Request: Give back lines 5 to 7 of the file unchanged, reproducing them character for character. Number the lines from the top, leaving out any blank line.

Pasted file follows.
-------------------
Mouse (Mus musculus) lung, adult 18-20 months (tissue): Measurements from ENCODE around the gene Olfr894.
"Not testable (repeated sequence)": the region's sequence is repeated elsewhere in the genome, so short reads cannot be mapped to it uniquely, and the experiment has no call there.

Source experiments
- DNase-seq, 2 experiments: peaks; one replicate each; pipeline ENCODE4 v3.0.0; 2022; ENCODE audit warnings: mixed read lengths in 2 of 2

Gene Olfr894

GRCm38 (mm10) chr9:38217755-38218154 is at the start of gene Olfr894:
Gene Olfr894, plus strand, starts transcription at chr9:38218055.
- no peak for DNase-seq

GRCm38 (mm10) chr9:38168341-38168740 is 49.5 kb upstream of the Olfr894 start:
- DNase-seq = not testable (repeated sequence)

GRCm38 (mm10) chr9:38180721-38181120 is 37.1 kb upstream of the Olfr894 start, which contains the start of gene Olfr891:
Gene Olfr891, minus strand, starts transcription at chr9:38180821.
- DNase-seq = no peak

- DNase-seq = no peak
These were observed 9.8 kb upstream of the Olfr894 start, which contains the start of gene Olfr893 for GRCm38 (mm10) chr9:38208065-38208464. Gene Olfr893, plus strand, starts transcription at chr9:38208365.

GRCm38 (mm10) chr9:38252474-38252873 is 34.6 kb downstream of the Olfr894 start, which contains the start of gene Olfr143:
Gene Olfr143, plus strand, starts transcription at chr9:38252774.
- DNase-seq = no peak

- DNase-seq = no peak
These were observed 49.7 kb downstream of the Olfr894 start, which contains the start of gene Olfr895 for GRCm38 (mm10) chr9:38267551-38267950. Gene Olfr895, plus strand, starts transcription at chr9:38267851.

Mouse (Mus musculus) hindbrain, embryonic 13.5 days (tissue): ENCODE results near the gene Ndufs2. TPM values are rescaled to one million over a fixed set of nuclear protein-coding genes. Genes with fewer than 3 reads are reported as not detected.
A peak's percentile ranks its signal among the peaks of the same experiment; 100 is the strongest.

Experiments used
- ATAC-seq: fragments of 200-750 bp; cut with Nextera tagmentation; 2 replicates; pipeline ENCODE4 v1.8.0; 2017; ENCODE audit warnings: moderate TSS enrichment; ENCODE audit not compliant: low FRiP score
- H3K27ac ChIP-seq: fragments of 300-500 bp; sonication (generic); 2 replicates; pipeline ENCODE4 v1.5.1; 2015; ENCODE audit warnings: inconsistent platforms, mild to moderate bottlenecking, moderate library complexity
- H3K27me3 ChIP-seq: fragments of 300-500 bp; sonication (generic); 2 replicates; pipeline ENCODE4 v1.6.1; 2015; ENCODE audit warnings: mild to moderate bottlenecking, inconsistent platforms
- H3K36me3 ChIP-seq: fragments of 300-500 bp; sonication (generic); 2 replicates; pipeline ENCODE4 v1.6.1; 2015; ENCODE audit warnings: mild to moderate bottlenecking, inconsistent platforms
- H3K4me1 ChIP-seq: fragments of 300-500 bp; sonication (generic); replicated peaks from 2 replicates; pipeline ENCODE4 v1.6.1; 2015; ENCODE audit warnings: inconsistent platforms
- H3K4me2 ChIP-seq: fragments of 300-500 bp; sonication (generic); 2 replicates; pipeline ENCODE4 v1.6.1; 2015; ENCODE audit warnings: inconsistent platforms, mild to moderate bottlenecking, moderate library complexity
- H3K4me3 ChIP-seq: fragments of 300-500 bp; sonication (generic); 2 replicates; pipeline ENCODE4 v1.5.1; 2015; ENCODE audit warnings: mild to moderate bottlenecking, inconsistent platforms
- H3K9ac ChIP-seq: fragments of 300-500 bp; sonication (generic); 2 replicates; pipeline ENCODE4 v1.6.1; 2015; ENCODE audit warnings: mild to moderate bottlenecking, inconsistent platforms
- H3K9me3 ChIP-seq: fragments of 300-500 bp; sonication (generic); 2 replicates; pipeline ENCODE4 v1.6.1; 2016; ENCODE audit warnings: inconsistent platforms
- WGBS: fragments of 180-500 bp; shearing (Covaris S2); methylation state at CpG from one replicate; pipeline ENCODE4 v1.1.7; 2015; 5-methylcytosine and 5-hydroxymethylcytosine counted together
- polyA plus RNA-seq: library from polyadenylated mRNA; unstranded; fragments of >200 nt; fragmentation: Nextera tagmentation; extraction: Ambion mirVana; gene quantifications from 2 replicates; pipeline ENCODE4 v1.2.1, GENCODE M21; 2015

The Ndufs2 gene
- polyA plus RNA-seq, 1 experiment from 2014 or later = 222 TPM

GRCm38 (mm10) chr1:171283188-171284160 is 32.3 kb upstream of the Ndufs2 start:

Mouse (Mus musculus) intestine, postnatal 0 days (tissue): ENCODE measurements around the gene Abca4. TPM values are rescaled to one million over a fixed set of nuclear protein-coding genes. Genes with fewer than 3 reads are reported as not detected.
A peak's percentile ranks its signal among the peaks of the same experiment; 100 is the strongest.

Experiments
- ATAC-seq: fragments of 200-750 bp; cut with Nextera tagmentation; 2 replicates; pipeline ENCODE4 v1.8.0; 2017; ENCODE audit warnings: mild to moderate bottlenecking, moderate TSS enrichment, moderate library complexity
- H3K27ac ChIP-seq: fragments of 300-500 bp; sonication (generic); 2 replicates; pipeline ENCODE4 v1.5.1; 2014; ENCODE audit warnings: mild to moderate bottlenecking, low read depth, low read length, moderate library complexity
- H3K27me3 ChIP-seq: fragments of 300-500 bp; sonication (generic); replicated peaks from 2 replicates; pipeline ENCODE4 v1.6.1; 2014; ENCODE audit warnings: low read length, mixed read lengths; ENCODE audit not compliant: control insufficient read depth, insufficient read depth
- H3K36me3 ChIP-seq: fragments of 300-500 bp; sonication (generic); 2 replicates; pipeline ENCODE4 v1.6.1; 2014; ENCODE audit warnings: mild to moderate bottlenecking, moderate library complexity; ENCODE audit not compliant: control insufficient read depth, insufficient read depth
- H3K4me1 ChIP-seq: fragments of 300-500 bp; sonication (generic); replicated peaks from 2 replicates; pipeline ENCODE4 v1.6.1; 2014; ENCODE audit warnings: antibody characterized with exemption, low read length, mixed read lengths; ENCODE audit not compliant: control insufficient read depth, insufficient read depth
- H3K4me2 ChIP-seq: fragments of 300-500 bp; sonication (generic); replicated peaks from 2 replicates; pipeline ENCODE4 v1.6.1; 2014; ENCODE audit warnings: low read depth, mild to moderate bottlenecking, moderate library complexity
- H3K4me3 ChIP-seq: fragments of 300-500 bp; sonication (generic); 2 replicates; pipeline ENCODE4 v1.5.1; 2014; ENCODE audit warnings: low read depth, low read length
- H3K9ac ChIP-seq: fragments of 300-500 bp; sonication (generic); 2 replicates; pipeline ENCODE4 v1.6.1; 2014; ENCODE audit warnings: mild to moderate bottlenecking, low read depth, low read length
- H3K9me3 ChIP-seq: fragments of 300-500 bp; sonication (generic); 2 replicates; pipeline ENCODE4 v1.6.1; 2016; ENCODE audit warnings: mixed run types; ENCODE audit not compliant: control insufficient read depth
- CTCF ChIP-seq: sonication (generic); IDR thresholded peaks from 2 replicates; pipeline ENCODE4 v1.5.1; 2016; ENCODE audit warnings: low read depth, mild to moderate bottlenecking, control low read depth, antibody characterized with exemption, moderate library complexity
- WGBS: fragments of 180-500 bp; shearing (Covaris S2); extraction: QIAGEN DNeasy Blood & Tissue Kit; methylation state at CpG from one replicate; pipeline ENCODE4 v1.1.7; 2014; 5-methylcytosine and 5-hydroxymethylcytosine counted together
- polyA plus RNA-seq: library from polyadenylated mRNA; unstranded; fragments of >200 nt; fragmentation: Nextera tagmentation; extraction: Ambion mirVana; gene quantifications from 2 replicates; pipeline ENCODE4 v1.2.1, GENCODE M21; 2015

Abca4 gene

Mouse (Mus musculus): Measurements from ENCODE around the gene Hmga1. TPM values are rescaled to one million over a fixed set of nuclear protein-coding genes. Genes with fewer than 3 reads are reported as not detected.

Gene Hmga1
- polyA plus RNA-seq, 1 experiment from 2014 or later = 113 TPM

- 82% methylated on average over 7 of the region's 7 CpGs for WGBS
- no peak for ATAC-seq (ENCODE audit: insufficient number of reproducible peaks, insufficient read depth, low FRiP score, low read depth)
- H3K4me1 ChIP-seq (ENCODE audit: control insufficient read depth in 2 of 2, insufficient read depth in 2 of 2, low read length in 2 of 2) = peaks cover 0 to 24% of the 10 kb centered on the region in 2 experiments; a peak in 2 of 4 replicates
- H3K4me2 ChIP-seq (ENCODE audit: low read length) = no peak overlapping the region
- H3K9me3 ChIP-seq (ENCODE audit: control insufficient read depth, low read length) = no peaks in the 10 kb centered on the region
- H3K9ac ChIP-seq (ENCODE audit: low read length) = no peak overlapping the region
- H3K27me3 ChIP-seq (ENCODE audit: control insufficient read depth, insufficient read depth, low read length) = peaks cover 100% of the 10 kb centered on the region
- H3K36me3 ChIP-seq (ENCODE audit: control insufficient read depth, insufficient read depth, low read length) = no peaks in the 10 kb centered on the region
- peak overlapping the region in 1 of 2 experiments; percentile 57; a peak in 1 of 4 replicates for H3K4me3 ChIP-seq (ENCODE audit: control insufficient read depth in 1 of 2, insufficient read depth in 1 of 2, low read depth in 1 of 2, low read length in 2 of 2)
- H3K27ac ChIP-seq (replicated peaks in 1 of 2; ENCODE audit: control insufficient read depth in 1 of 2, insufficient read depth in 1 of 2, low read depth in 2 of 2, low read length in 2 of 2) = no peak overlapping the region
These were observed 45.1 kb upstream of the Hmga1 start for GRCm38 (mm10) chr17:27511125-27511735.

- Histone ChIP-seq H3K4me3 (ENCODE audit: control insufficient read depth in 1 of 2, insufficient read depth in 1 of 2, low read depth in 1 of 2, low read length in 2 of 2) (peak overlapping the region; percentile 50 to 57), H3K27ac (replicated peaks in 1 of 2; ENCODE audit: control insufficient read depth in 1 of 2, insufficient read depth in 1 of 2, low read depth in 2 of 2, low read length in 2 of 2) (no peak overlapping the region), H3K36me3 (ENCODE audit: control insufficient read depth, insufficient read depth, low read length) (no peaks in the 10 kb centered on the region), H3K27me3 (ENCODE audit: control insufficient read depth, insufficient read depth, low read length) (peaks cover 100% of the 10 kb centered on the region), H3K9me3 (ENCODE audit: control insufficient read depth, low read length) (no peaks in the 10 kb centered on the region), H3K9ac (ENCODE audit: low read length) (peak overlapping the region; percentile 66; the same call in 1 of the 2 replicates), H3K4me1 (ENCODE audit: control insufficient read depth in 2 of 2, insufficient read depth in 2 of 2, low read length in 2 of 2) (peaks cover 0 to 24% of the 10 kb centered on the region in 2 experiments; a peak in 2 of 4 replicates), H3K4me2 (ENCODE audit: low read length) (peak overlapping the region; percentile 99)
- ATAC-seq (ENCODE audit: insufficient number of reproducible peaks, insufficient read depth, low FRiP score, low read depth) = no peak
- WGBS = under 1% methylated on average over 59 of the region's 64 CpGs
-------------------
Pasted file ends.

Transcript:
Gene Olfr894

GRCm38 (mm10) chr9:38217755-38218154 is at the start of gene Olfr894:
Gene Olfr894, plus strand, starts transcription at chr9:38218055.